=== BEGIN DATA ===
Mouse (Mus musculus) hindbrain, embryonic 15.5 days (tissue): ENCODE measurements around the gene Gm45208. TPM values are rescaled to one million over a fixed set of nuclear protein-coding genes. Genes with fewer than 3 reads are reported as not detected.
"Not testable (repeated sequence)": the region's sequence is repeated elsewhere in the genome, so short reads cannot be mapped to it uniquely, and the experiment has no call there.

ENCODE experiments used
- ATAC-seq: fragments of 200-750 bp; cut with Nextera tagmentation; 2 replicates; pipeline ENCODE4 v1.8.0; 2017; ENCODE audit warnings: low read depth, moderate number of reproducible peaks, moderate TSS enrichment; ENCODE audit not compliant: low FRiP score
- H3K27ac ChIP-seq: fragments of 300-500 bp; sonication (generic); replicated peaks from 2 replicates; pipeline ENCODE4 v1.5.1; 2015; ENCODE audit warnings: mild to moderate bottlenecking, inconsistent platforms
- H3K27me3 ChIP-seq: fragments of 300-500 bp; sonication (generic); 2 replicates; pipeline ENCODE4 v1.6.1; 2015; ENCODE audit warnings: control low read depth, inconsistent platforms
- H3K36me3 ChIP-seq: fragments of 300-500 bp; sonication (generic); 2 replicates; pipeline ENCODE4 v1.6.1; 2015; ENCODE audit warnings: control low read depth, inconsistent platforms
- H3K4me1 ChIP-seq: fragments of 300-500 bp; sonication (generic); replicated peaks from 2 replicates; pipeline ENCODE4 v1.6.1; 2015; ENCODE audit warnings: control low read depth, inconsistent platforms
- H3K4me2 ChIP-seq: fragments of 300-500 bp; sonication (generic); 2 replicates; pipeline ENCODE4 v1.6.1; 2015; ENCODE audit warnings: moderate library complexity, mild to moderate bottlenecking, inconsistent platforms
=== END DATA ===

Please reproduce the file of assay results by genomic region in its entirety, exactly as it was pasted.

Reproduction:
Mouse (Mus musculus) hindbrain, embryonic 15.5 days (tissue): ENCODE measurements around the gene Gm45208. TPM values are rescaled to one million over a fixed set of nuclear protein-coding genes. Genes with fewer than 3 reads are reported as not detected.
"Not testable (repeated sequence)": the region's sequence is repeated elsewhere in the genome, so short reads cannot be mapped to it uniquely, and the experiment has no call there.

ENCODE experiments used
- ATAC-seq: fragments of 200-750 bp; cut with Nextera tagmentation; 2 replicates; pipeline ENCODE4 v1.8.0; 2017; ENCODE audit warnings: low read depth, moderate number of reproducible peaks, moderate TSS enrichment; ENCODE audit not compliant: low FRiP score
- H3K27ac ChIP-seq: fragments of 300-500 bp; sonication (generic); replicated peaks from 2 replicates; pipeline ENCODE4 v1.5.1; 2015; ENCODE audit warnings: mild to moderate bottlenecking, inconsistent platforms
- H3K27me3 ChIP-seq: fragments of 300-500 bp; sonication (generic); 2 replicates; pipeline ENCODE4 v1.6.1; 2015; ENCODE audit warnings: control low read depth, inconsistent platforms
- H3K36me3 ChIP-seq: fragments of 300-500 bp; sonication (generic); 2 replicates; pipeline ENCODE4 v1.6.1; 2015; ENCODE audit warnings: control low read depth, inconsistent platforms
- H3K4me1 ChIP-seq: fragments of 300-500 bp; sonication (generic); replicated peaks from 2 replicates; pipeline ENCODE4 v1.6.1; 2015; ENCODE audit warnings: control low read depth, inconsistent platforms
- H3K4me2 ChIP-seq: fragments of 300-500 bp; sonication (generic); 2 replicates; pipeline ENCODE4 v1.6.1; 2015; ENCODE audit warnings: moderate library complexity, mild to moderate bottlenecking, inconsistent platforms